A bot is a computer compromised via a malware infection and can be remotely controlled by a cybercriminal. The bot or the zombie computer is used by the cybercriminal to launch more attacks, or to bring it into a collection of controlled computers, called a botnet. Almost half of the traffic on the internet comes from bots, which are bits of code produced to carry out automated tasks. There are good bots like those that index content for search engines, enabling people to find websites in a much easy manner. It is the bad bots that create havoc on websites. These malicious bots expose data, steal intellectual property, shut down entire websites, and exploit vulnerabilities. Bot protection and management is thus a vital part of modern website security.
Bot management is one feature of application security software that finds whether a traffic request comes from a machine or from a human and then blocks or controls non-human and other suspicious requests. Websites and applications need the intelligence and resilience of a scalable network to fight against malicious bot attacks. Bot protection is thus a growing necessity that will help strengthen your websites' defenses.
Common Types of Malicious Bot Attacks
Given below are some of the common types of bad bot attacks that can ruin your website and your business:
This is another common use of a bot. A denial-of-service attack focuses on invading a network or an Internet service provider in order to disrupt service. The attacker tries to get as many computers infected as possible just to have a bigger botnet network.
In this method, attackers use bots to brute force, or utilize stolen credential databases, in order to access customer accounts. These attacks are considered to be the source of fraudulent transactions, money transfers, identity theft, and exfiltration of data and intellectual property.
Sneakerbot is a popular checkout fraud bot that aims at buying online products limited in quantity. Due to this, it lowers average purchased amounts, reduces repeat customers, and also damages supplier relationships.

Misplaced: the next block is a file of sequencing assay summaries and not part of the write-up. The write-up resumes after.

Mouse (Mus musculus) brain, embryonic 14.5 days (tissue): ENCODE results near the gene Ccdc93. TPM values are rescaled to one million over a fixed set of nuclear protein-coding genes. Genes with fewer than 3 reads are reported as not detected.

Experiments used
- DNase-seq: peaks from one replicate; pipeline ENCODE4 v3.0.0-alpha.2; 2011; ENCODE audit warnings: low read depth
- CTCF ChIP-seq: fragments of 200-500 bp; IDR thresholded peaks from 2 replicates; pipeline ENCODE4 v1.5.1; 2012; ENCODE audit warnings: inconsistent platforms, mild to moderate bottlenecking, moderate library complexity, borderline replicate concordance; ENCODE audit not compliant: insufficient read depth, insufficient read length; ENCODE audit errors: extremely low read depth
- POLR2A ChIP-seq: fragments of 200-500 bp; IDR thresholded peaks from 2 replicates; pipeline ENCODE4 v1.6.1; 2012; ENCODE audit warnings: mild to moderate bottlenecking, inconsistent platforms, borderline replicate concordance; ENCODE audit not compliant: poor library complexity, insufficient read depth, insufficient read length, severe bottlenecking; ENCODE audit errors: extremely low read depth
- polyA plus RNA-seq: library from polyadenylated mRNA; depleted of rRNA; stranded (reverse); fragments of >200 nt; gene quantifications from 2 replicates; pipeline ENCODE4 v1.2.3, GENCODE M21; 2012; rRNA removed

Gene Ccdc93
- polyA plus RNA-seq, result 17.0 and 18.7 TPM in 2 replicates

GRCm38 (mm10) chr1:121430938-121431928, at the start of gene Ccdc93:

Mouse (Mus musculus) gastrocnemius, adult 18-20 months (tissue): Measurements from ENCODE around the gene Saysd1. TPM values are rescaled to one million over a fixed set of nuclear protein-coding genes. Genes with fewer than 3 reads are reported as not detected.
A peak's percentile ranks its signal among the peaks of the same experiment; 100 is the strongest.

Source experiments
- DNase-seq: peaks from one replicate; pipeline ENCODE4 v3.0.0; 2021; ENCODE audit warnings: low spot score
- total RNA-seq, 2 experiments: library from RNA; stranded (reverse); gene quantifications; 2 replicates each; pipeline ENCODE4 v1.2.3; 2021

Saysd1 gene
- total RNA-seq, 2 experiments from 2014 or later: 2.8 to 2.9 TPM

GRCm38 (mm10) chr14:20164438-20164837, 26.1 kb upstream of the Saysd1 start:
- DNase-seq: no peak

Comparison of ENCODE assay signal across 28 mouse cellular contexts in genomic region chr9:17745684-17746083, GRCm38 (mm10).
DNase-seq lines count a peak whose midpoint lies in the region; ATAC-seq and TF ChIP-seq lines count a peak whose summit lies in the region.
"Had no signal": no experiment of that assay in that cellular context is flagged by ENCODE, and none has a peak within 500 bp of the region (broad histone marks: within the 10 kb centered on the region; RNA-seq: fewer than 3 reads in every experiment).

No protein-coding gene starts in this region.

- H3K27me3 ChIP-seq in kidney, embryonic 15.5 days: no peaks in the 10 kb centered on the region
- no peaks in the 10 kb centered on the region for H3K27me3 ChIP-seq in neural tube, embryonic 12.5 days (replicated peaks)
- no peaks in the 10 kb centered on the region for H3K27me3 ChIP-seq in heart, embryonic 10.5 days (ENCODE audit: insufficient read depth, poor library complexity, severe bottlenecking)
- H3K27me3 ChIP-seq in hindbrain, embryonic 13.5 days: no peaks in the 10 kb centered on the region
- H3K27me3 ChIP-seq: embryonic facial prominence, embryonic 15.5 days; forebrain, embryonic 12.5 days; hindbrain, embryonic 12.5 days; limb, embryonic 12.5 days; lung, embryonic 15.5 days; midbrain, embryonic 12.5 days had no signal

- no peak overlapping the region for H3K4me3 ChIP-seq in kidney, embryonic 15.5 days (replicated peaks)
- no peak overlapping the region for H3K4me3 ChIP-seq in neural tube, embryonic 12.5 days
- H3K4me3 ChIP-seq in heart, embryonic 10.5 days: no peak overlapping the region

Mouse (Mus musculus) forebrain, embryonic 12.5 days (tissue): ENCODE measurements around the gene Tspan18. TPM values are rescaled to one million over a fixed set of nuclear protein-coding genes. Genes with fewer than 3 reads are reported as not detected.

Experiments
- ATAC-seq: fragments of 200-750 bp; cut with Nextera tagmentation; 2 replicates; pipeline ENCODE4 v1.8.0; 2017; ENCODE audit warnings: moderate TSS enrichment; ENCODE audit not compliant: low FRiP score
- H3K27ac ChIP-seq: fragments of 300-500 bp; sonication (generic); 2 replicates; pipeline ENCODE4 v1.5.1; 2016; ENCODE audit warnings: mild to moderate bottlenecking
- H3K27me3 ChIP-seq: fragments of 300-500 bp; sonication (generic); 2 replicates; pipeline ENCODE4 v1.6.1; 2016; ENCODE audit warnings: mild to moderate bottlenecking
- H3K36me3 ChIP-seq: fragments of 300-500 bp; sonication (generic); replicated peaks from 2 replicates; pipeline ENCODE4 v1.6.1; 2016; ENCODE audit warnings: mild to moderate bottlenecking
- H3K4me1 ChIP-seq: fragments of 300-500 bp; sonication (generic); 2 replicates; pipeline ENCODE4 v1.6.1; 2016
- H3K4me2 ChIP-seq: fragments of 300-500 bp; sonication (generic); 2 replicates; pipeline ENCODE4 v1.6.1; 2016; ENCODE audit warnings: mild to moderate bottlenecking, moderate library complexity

This is a machine that automatically distributes spam e-mails. These e-mails mostly contain computer viruses themselves or advertisements for uncertain products. Generally, a spammer purchases a botnet from a bot herder in order to use the infected computers and send out the spam e-mails hiding where the attacks are actually originating from.
Content scraping bots focus on stealing information mostly used for creating phishing sites, for stealing copyright materials and intellectual property, and also for competitors to offer lower pricing. This will result in major financial loss, whether it is from a malicious actor or from competitors.
Spyware is malware used to gain information from its target. This information can include anything from credit card information and passwords to the physical data contained within files. A bot herder will use these details to sell the data on the black market. If a bot herder gets control over a corporate network, these can be even more profitable, as they will be able to sell the “rights” to their intellectual property and their bank accounts.
These bots make attempts to connect to dial-up modems and then force them to dial phone numbers. At times, the effect is to tie up the line, ultimately forcing the user to change numbers. There are also times when the effect is to dial into premium phone numbers in order to accumulate charges on someone else’s bill. This type of attack is actually less used these days as people are moving away from dial-up modems to broadband connections.
With this type of attack, a bot herder will be able to sneakily click links on websites and online advertising in order to boost numbers for advertisers and produce more money.